Jasmine's New Shoes
November 17, 2017
“The beauty of life is in both its light and dark.” - William Faulkner
What girl doesn't love new shoes? With these new, magic slippers, Jasmine's pain has finally been managed. It’s truly a cause for celebration too, as this is the first time Jasmine has ever been seen and caught on video running! It really is true “these boots were made for walking!”
The practice of rescuing horses presents challenges of many kinds, especially when the horse being rescued comes with no known history whatsoever. All that Equinox Stables Founder, Tammi Jo Regan, knew of Jasmine at the time of her rescue was that she had been abandoned in a field, standing cold and alone after having been neglected for who knows how long. Her basic needs unmet, it was anyone’s guess how long she had stood there, starving, without water or shelter.
With having only physical and behavioral evidence to go by, Tammi forms insight into what her rescue horses may need. To that end, she spends a lot of time watching and interacting with the whole herd to see what kind of important messages they might be trying to reveal.
“I’ve found if we listen carefully and observe closely, the pieces of the puzzle have the potential to come together.” Tammi says.
This insight goes a long way in supporting her very deliberate, very intentional and individual rehabilitation process. In Jasmine’s case, a general lack of care over the course of her eighteen years on this Earth caused her to founder which, sadly, was caused by lack of hoof care along with a case of unmanaged Cushing’s Disease.
Founder is a common but extremely painful condition affecting the feet of horses. Known technically as laminitis, founder occurs when there is inflammation of the laminae (folds of tissue connecting the pedal bone to the hoof. Common ongoing treatment often consists of anti-inflammatory medication. As such, it is vital that corrective farriery be employed as specialized trimming and shoeing is often necessary.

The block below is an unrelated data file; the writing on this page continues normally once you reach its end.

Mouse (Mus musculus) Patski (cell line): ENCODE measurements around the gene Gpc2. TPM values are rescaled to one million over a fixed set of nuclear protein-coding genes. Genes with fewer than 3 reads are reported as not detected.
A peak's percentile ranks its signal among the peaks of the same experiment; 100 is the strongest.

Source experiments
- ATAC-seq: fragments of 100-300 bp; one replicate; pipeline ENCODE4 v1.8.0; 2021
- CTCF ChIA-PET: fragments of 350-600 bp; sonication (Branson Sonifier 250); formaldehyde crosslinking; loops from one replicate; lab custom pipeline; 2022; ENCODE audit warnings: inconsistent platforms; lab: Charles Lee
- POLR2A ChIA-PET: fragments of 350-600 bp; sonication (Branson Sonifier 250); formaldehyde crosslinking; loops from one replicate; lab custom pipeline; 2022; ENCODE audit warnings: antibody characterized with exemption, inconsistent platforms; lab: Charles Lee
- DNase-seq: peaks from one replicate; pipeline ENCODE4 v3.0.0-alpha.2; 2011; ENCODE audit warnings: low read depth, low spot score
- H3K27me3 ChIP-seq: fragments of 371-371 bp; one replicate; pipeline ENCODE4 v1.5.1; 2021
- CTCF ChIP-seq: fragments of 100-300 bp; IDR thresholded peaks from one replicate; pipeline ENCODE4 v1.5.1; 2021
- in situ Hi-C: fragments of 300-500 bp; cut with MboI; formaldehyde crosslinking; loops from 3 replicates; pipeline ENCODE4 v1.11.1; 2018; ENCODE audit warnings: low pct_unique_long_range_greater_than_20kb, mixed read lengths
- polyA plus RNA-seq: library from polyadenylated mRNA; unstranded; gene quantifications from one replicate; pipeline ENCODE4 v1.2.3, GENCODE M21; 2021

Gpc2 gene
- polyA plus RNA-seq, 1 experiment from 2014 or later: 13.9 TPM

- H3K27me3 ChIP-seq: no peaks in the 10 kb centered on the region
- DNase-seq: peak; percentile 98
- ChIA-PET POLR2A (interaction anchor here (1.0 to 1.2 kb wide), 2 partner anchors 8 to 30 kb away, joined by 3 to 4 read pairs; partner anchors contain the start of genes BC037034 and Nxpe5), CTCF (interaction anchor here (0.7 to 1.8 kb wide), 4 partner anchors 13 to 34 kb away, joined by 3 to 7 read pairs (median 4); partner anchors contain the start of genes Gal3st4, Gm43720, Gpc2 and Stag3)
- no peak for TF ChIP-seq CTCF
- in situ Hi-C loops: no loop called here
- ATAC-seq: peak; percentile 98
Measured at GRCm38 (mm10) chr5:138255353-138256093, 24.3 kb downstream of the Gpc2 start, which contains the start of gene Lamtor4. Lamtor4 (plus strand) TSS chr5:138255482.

Josh Hogue, of Hogue's Hoof Trimming and Farrier Service, has become instrumental in Jasmine's ongoing care. His care, concern, and compassion for both horses and humans has set him above others in his profession. His knowledge, skill and attention to detail is exemplary. Josh has fitted Jasmine with special wooden clogs to help with the rotation of her coffin bone. These shoes help correct the rotation to minimize pain, however in Jasmine’s case, the rotation is so severe that it may never be fully corrected. Her clogs get changed every four to six weeks, as her hoof grows out.
As for her blindness, Tammi had suspected she had vision issues, but she was unfortunately misdiagnosed twice by two different veterinarians. Tammi continued her search for answers because she simply knew it wasn't right. She had her vision tested more than once, each time unsatisfied with the results. She probed further and, true to her suspicion, at last found an expert to confirm Jasmine’s condition: severe cataracts in her right eye and something called Lens Luxation in her left eye, caused by either chronic infection called uveitis or blunt force trauma. Uveitis is a severe inflammation and extremely uncomfortable. Left untreated, both Lens Luxation and cataracts can cause blindness.
If, on the other hand, blunt force trauma happened to be the cause of Jasmine’s blindness, then one can only imagine the horror this sweet and innocent little horse suffered. Knowing that she was found blind and standing all alone in a cold, barren pasture, and likely in unimaginable pain, is beyond heartbreaking. Once her blindness was officially diagnosed and confirmed, Tammi developed a communication system consisting of a specialized cadence of language and whistling that is used to let her know she is being approached, so as to minimize startling. In working with and around a blind horse, talking is key. If the horse has an awareness of where humans are and what they're doing, surprises are mitigated or altogether eliminated.